Last Night: A Special Birthday Appearance by Talib Kweli at Levende Lounge's "Colors"
Colors: A Special Birthday Appearance by Talib Kweli
October 2, 2008
Notes and Photos by Jackie Lopez
Former Black Star member Talib Kweli blesses the Bay Area with his presence every two months or so. San Francisco must have done something right to have this hip-hop guru (who 50 Cent and Jay Z call their favorite rapper of all time) choose the city to celebrate his birthday.
After a sitdown interview with Big Vaughn on 106 KMEL Thursday night, Kweli headed over for a performance with David Banner and Little Brother at the Grand Ballroom at the Regency Center. After that, he opted for a more intimate venue and appeared, as promised, at Levende Lounge's "Colors" party. DJ Sake One and Fran Boogie got the party started, and soon the club was brimming over with SF's hip-hop socialites -- the guys shaking their baggy jeans off their hips and the ladies in every permutation of the little black dress.
Around 10:30, Sake threw on “Caramel” by City High, and the ladies took to the dance floor, wine glasses and sweet cocktails in hand. He snuck up with TLC’s “Creep,” disguising the song with an unconventional beat. “Candy Rain” by Soul 4 Real brought everyone “way back” as Fran Boogie said on the mic, back to the high school days. Then Sake played with the masses, throwing out some Outkast, John Legend and Raphael Saadiq before turning up a crowd favorite, “Real Love” by Mary J Blige.
Come 11:30, Sake switched to reggae music and directed the crowd to move their hips to the sound. Then, without warning, I heard a familiar voice get on the mic and shout, “Have you ever seen a Chevy with the butterfly doors?”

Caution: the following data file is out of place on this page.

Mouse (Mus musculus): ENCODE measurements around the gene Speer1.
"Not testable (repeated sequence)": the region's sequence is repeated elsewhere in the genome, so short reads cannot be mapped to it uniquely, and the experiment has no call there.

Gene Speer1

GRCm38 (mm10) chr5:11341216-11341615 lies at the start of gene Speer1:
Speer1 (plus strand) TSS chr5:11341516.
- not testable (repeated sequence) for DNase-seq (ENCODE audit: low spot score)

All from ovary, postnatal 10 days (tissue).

David Banner was all of a sudden on stage, without giving anyone a single notice he was going to appear. I mean, the promotions had said special guests, but usually that just means another so-called VIP sitting in an area where there's bottle service. David Banner tore it up singing his "Get Like Me" hit and going so far as to MC in the middle of the compact dance floor. What a people pleaser, huh? With the crowd hyped up from Banner, the party was all ready for Talib to show.
I went outside for some air just as a limo pulled up. I spun around and lo and behold, Talib Kweli and his entourage were right behind me. I wished him a happy birthday as he passed, and he nodded in my direction before being bombarded by fans yelping for a picture of autograph.
And celebrate he did, with bottle service in one of Levende's reserved corner booths. Though he only performed one song, I think it was gracious enough of him. It’s not every night in San Francisco where Talib goes out to celebrate his birthday. Sake threw on Stevie Wonder’s “Happy Birthday” version from his 1980 album "Hotter Than July" as we celebrated Talib’s and the existence of his great music lyrical mind.
Personal Bias: The Beautiful Struggle album has stayed on my top favorites list since it came out in 2004.
Random Detail: Why do girls swear more when they’re intoxicated? Last night, I must have heard so many angry drunk girls that didn’t even know why they were mad and screaming. Blows my mind.
By the Way: In 2000, Mos Def and Talib purchased Brooklyn’s oldest black owned bookstore, Nkiru and renamed it Nkiru Center for Education and Culture.